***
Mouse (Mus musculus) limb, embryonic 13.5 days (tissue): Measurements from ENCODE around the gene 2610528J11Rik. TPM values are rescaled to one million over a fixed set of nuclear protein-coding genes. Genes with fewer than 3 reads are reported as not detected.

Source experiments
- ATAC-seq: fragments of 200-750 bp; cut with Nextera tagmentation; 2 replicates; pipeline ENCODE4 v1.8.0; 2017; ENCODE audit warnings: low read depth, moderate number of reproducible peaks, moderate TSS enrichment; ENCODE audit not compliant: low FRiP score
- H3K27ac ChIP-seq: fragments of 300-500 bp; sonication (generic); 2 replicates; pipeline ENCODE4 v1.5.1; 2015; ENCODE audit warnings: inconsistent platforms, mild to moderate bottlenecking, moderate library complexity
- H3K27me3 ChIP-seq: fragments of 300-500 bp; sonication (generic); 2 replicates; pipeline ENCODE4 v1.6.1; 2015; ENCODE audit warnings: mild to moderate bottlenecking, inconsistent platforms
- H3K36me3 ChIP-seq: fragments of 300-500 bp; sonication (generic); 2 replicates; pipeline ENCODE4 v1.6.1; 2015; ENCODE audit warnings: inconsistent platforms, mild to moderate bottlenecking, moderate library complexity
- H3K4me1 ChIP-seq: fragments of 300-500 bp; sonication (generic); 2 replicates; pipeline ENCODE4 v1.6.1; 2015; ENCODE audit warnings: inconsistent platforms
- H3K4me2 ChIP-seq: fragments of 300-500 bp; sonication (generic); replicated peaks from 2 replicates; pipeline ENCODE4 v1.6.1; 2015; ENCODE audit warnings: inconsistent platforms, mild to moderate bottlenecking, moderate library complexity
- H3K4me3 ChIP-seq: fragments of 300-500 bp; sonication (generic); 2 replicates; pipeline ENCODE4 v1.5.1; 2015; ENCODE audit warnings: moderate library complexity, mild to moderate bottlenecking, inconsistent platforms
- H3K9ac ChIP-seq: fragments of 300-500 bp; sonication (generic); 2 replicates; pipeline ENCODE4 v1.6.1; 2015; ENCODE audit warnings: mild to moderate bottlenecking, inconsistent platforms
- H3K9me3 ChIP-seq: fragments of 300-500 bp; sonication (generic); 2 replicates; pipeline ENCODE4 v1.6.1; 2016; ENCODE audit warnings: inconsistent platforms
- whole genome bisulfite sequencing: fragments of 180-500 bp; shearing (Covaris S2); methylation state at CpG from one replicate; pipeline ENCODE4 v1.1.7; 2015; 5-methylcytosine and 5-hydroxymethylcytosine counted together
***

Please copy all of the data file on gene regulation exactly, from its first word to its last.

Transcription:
Mouse (Mus musculus) limb, embryonic 13.5 days (tissue): Measurements from ENCODE around the gene 2610528J11Rik. TPM values are rescaled to one million over a fixed set of nuclear protein-coding genes. Genes with fewer than 3 reads are reported as not detected.

Source experiments
- ATAC-seq: fragments of 200-750 bp; cut with Nextera tagmentation; 2 replicates; pipeline ENCODE4 v1.8.0; 2017; ENCODE audit warnings: low read depth, moderate number of reproducible peaks, moderate TSS enrichment; ENCODE audit not compliant: low FRiP score
- H3K27ac ChIP-seq: fragments of 300-500 bp; sonication (generic); 2 replicates; pipeline ENCODE4 v1.5.1; 2015; ENCODE audit warnings: inconsistent platforms, mild to moderate bottlenecking, moderate library complexity
- H3K27me3 ChIP-seq: fragments of 300-500 bp; sonication (generic); 2 replicates; pipeline ENCODE4 v1.6.1; 2015; ENCODE audit warnings: mild to moderate bottlenecking, inconsistent platforms
- H3K36me3 ChIP-seq: fragments of 300-500 bp; sonication (generic); 2 replicates; pipeline ENCODE4 v1.6.1; 2015; ENCODE audit warnings: inconsistent platforms, mild to moderate bottlenecking, moderate library complexity
- H3K4me1 ChIP-seq: fragments of 300-500 bp; sonication (generic); 2 replicates; pipeline ENCODE4 v1.6.1; 2015; ENCODE audit warnings: inconsistent platforms
- H3K4me2 ChIP-seq: fragments of 300-500 bp; sonication (generic); replicated peaks from 2 replicates; pipeline ENCODE4 v1.6.1; 2015; ENCODE audit warnings: inconsistent platforms, mild to moderate bottlenecking, moderate library complexity
- H3K4me3 ChIP-seq: fragments of 300-500 bp; sonication (generic); 2 replicates; pipeline ENCODE4 v1.5.1; 2015; ENCODE audit warnings: moderate library complexity, mild to moderate bottlenecking, inconsistent platforms
- H3K9ac ChIP-seq: fragments of 300-500 bp; sonication (generic); 2 replicates; pipeline ENCODE4 v1.6.1; 2015; ENCODE audit warnings: mild to moderate bottlenecking, inconsistent platforms
- H3K9me3 ChIP-seq: fragments of 300-500 bp; sonication (generic); 2 replicates; pipeline ENCODE4 v1.6.1; 2016; ENCODE audit warnings: inconsistent platforms
- whole genome bisulfite sequencing: fragments of 180-500 bp; shearing (Covaris S2); methylation state at CpG from one replicate; pipeline ENCODE4 v1.1.7; 2015; 5-methylcytosine and 5-hydroxymethylcytosine counted together